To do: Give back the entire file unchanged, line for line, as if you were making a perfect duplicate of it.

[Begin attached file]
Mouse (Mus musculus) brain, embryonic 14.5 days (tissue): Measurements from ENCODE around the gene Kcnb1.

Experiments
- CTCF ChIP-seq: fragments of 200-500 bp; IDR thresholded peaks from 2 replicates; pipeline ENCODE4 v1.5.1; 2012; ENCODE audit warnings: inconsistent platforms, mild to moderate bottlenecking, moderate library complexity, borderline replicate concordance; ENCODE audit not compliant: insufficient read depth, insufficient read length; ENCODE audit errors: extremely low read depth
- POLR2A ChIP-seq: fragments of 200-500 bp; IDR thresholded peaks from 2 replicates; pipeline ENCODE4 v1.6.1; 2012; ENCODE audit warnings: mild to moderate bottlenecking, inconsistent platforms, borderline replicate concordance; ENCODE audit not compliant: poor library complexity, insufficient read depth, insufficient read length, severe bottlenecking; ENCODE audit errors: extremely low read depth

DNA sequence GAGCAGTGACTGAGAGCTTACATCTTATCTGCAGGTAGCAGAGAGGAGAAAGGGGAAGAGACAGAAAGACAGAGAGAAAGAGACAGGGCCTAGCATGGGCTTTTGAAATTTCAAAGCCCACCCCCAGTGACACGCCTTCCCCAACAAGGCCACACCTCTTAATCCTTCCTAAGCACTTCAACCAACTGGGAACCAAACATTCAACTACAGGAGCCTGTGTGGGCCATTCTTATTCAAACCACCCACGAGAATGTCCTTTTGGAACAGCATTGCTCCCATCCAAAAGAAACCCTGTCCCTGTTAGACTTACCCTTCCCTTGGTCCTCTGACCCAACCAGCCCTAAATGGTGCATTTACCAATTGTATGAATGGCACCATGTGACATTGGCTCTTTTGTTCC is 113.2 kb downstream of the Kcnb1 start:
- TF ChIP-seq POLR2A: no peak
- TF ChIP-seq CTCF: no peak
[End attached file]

Mouse (Mus musculus) brain, embryonic 14.5 days (tissue): Measurements from ENCODE around the gene Kcnb1.

Experiments
- CTCF ChIP-seq: fragments of 200-500 bp; IDR thresholded peaks from 2 replicates; pipeline ENCODE4 v1.5.1; 2012; ENCODE audit warnings: inconsistent platforms, mild to moderate bottlenecking, moderate library complexity, borderline replicate concordance; ENCODE audit not compliant: insufficient read depth, insufficient read length; ENCODE audit errors: extremely low read depth
- POLR2A ChIP-seq: fragments of 200-500 bp; IDR thresholded peaks from 2 replicates; pipeline ENCODE4 v1.6.1; 2012; ENCODE audit warnings: mild to moderate bottlenecking, inconsistent platforms, borderline replicate concordance; ENCODE audit not compliant: poor library complexity, insufficient read depth, insufficient read length, severe bottlenecking; ENCODE audit errors: extremely low read depth

DNA sequence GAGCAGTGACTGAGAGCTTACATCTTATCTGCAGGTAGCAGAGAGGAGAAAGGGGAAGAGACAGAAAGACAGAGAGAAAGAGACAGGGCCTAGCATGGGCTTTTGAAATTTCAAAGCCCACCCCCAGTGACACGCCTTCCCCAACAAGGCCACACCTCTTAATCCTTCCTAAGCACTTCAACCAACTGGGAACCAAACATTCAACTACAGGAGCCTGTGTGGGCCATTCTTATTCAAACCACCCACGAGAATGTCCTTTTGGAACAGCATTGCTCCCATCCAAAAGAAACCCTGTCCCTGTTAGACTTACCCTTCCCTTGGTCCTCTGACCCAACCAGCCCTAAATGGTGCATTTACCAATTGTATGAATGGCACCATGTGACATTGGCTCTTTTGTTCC is 113.2 kb downstream of the Kcnb1 start:
- TF ChIP-seq POLR2A: no peak
- TF ChIP-seq CTCF: no peak